A: FST uses gentle, rhythmic movements from the core out to achieve the stretches. Static stretching is typically what you will see in the gym or at a park where people are holding a stretches for 10 seconds or more. Dynamic stretching is what you may often see prior to sports events and uses movements with the stretching.

Q: What is involved in the FST Certification process for therapists?
A: FST goes up to level 3. I am currently a level 2 therapist, and COVID-19 has prevented me from completing the final stage. The first level is simply the basic movements and principles of the theory behind FST. After racking up a certain number of hours of practice, you move on to Level 2 which gets into the creativity and finesse of the technique. I am excited to eventually take the medical track. It’s all done in Arizona at the Stretch To Win Institute with classes taught by Ann and Chris Frederick. Ann developed the technique and she and Chris have written a few books, so it’s great to learn directly from them and be able to ask questions and get advice.

Q: Who benefits from Fascial Stretch Therapy?
A: ALMOST EVERYONE!!! I had a client that came in complaining about his hips hurting every morning and how it took him over an hour to get mobile. This client travels a lot for work and has small children so, being immobile was not a good option. In one session we opened up his hips and honestly, I haven’t seen him since.  I mentioned earlier I have also used this technique on an 80-year-old woman. In just 30 minutes once a month in conjunction with her physical therapy, we got her back to being active. FST helps you use your body better by releasing tension and areas that are stuck.

Q: How often should clients seek Fascial Stretch Therapy for maintenance?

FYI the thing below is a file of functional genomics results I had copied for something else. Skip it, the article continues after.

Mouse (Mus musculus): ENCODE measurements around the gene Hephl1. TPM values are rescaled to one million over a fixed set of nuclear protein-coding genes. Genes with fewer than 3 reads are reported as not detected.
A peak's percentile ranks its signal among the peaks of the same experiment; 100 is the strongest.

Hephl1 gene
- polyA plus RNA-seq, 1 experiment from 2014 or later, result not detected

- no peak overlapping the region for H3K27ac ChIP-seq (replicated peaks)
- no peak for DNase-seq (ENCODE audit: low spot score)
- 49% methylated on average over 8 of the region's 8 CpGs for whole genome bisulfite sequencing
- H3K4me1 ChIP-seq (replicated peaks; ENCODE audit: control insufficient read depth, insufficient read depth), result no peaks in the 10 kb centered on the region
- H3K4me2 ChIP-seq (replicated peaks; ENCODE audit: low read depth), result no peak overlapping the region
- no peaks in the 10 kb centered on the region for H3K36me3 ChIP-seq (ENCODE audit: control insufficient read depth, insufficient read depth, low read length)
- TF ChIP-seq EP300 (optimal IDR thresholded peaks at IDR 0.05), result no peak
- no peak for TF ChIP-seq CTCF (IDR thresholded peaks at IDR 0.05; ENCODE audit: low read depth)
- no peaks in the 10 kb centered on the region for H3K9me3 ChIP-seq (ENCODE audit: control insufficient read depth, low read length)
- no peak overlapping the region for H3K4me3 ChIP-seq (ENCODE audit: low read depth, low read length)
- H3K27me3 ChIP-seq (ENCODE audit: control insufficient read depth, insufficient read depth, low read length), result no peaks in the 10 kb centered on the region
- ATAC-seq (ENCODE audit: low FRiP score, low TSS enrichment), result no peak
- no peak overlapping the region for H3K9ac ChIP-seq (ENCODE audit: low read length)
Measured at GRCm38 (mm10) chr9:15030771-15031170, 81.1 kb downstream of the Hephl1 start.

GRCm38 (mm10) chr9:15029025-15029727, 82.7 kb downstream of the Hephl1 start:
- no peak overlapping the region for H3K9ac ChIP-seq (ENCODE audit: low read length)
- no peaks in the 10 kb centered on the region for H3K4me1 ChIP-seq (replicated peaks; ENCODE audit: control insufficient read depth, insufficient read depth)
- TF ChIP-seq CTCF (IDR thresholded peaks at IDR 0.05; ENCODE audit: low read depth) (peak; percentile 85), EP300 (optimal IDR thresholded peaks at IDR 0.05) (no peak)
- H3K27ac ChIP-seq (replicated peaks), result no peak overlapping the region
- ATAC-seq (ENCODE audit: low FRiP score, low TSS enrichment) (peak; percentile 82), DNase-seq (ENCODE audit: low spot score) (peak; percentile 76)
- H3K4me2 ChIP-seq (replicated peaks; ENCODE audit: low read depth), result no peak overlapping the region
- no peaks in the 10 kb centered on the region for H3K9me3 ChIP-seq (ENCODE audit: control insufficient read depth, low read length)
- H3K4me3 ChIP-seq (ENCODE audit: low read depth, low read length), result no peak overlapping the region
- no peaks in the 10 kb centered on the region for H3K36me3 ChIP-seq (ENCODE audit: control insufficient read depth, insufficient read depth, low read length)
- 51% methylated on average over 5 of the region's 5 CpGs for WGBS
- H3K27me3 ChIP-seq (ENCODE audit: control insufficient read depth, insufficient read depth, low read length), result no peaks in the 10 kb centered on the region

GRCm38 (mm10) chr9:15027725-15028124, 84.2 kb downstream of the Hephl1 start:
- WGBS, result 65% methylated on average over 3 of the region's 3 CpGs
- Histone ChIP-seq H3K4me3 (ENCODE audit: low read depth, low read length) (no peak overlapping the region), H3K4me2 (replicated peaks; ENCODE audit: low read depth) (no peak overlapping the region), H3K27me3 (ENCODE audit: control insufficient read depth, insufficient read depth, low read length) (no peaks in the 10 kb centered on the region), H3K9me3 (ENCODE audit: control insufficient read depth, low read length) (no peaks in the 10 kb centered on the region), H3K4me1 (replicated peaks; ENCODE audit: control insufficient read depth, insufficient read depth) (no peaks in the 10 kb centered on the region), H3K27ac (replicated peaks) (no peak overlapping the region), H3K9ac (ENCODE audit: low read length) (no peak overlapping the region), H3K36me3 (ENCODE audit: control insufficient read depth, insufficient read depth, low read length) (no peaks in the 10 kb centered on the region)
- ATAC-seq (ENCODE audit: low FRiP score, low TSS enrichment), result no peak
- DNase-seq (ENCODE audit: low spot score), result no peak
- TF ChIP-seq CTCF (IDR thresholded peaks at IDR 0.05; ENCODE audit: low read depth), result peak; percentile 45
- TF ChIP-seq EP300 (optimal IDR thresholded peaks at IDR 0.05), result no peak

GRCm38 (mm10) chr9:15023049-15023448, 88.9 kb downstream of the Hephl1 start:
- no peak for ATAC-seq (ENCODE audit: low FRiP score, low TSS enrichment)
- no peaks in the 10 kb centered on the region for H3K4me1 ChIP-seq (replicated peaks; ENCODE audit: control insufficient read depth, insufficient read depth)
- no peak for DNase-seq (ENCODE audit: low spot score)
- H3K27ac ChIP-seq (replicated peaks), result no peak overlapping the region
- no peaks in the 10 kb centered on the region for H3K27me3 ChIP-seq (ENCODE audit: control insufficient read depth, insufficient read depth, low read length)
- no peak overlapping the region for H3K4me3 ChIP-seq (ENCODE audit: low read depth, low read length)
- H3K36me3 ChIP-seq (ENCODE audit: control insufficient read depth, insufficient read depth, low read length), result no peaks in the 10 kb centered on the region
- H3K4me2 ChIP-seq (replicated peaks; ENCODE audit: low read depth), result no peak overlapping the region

A: As with any other treatment I do, maintenance always depends on the individual client, their goals and their commitment to doing work in between. A client that is motivated to do fascial stretching on their own may not need to see me as much for maintenance. But as a general rule, if it’s feasible, I personally recommend bodywork at least once a month.

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Tags: stretch therapy, fascial stretch therapy

About Author

Chamara Pittman, CMT

Chamara Pittman, CMT is a nurturing and attentive massage and stretch therapist. Her fluid style, that she often combines with aromatherapy, provides for ultimate relaxation while she works on the client’s specific therapeutic needs. She combines various techniques from different bodywork modalities including FST(Fascial Stretch Therapy), Swedish, Deep Tissue, and Shiatsu to achieve results for her clients. Chamara is a level 2 Fascial Stretch Therapist (FST) and a former massage therapy instructor at National Holistic Institute. Her work has included a diversity of settings including currently running her own private practice, working with players from the Oakland Raiders, hospital patients, chiropractic offices and spas in the Napa Valley and San Francisco. Chamara’s bodywork will leave you relaxed, refreshed and ready for whatever comes next in your life.